Tomi Reichental: Condemned To Remember documentary film review
When Tomi Reichental was six years old, the new pro-Nazi puppet regime in his native Slovakia made it illegal for Jews to attend national schools.
The wearing of yellow stars became mandatory, but that was only the start of the Slovakian Jews' problems, and by the time he was nine, Tomi was on a cattle truck to Bergen-Belsen, where untold horrors awaited. Miraculously, he, his brother and their parents survived, and in the late 1950s Tomi emigrated to Ireland, where he married and settled down.
He rarely spoke about his experiences until a decade or so ago, when his grandson asked Tomi to speak about the Holocaust to his class. The floodgates opened and since then, Reichental has written a memoir and collaborated on three documentaries. In this latest, he revisits his hometown of Merasice and stands forlornly on the patch of ground where his family home once was.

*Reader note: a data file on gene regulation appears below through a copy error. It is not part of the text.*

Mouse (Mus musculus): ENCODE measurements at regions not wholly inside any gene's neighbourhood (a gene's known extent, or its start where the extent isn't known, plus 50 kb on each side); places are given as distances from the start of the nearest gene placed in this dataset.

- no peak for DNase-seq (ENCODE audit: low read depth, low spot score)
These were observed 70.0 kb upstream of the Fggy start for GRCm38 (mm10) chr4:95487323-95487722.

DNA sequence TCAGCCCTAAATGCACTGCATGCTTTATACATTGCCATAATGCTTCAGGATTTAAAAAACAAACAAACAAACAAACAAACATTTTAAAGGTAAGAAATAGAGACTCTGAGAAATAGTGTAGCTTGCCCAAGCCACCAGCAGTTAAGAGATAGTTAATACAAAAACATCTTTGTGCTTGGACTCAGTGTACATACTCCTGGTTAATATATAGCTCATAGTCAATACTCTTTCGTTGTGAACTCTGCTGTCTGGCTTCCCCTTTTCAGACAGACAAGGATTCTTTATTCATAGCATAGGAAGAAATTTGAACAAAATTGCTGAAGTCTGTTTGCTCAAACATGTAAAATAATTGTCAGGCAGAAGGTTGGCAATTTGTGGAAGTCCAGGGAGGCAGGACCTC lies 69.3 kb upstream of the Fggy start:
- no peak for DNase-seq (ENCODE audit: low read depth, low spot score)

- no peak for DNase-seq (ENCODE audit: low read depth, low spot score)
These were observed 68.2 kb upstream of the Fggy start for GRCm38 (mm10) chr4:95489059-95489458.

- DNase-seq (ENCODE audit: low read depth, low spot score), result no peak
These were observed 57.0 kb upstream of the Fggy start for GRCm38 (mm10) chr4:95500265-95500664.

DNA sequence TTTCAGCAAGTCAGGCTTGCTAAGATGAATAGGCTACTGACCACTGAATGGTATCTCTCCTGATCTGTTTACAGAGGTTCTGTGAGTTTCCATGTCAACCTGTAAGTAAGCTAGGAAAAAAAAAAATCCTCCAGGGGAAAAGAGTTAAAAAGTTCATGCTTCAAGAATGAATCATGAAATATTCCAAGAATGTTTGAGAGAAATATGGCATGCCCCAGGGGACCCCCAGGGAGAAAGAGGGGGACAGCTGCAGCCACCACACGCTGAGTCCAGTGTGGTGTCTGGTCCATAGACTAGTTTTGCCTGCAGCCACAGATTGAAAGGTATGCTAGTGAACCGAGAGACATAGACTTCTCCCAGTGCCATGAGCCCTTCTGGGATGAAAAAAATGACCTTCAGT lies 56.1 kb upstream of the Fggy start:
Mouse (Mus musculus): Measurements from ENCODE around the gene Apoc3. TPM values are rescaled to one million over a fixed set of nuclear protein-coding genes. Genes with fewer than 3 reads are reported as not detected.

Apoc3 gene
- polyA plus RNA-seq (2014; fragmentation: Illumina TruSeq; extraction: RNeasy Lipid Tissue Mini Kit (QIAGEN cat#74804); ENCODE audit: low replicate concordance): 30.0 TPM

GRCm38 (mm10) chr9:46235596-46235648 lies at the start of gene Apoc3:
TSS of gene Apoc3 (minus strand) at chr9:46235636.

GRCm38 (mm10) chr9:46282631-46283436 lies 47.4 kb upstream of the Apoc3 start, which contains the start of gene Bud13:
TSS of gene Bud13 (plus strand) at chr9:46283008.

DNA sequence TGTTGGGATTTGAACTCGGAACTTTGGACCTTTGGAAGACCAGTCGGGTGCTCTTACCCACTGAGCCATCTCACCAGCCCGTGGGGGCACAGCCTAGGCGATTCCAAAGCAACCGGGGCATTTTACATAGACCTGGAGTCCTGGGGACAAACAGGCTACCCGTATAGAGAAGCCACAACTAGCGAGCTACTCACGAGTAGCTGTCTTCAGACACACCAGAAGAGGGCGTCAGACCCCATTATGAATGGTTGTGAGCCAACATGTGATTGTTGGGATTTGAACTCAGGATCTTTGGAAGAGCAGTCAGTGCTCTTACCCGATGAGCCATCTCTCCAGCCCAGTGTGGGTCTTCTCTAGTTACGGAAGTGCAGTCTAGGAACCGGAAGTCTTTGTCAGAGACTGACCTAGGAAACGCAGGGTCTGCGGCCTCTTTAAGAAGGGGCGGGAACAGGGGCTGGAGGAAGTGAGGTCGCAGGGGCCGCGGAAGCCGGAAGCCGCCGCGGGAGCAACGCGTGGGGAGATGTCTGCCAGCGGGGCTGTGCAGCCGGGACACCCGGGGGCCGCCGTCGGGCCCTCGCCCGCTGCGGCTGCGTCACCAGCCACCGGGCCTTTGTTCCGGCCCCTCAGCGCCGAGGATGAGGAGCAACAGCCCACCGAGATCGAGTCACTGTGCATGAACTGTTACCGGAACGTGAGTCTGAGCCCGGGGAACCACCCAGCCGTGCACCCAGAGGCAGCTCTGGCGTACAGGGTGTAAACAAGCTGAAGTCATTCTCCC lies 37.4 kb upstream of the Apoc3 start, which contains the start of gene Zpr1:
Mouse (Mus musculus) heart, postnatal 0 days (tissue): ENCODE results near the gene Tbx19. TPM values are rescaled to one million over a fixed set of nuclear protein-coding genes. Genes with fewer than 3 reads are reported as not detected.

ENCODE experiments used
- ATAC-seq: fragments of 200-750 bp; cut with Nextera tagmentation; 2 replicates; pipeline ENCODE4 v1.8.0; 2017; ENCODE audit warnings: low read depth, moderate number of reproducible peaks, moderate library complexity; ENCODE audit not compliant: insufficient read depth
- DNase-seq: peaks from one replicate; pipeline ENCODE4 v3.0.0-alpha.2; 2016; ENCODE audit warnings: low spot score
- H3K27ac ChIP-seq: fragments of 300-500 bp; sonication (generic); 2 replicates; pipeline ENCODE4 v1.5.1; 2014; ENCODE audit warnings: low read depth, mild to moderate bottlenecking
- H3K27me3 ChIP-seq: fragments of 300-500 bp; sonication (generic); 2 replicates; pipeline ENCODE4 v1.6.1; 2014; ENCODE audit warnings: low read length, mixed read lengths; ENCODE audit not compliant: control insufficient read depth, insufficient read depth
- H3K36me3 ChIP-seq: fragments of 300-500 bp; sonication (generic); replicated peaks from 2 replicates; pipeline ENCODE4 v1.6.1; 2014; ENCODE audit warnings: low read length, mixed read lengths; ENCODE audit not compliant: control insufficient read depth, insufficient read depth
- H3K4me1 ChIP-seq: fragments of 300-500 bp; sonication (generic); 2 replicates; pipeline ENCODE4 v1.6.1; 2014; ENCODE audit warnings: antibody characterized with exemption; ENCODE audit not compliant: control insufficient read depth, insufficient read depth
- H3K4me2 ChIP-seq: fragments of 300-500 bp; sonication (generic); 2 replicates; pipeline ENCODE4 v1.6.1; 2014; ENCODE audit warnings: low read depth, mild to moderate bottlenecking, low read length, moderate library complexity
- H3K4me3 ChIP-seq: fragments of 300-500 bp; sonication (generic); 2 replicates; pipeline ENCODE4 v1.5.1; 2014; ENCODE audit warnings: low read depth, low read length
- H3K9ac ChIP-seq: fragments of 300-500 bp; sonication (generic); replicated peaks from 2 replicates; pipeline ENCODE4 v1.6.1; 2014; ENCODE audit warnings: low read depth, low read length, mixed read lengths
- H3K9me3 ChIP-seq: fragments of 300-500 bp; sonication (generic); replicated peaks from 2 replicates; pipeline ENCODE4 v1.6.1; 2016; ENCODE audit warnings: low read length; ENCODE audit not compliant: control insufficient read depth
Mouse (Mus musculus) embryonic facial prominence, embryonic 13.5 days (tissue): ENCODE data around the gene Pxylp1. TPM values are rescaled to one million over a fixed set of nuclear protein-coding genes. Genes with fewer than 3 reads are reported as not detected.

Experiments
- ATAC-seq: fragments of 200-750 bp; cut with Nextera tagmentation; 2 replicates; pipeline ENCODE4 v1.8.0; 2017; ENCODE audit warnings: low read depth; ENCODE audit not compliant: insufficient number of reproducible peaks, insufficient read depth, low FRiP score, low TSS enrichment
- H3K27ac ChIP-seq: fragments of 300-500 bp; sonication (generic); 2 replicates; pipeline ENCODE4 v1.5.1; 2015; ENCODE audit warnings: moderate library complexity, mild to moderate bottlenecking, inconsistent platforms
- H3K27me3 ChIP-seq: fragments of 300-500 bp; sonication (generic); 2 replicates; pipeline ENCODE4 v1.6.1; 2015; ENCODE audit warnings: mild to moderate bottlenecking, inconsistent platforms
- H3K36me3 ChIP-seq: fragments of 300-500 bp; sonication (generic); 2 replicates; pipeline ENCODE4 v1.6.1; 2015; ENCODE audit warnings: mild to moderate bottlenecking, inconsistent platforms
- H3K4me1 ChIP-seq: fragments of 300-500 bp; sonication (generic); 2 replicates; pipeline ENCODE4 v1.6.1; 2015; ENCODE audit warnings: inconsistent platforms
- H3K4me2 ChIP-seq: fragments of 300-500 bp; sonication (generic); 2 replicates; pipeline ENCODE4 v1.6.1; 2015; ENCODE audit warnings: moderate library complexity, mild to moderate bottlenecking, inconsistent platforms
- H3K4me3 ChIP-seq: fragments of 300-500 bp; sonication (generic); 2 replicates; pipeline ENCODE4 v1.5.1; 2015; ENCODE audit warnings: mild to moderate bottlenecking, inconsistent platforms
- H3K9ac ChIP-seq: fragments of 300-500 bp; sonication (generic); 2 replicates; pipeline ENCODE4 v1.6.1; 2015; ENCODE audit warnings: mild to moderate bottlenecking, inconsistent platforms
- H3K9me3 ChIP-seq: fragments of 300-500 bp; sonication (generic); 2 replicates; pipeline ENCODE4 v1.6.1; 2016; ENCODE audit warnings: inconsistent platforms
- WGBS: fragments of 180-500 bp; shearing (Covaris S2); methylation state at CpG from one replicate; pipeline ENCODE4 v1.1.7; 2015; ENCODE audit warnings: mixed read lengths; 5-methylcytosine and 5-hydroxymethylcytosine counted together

Tomi lost 35 members of his extended family in the 'final solution', 70,000 of Slovakia's 90,000 Jews were exterminated, and this horror was merely a microcosm of a wider slaughter. It can never happen again, everyone said when the camps were discovered, but, of course, it has and Tomi moves beyond his own race's experiences when he explores the massacre of over 8,000 Bosnian Muslims at Srebrenica in 1995. He cries now and then while listening to Srebrenica survivors: he shares their pain and understands only too well the importance of remembering.
Tomi Reichental: Condemned to Remember airs on RTE One at 9.35pm on Wednesday Feburary 14.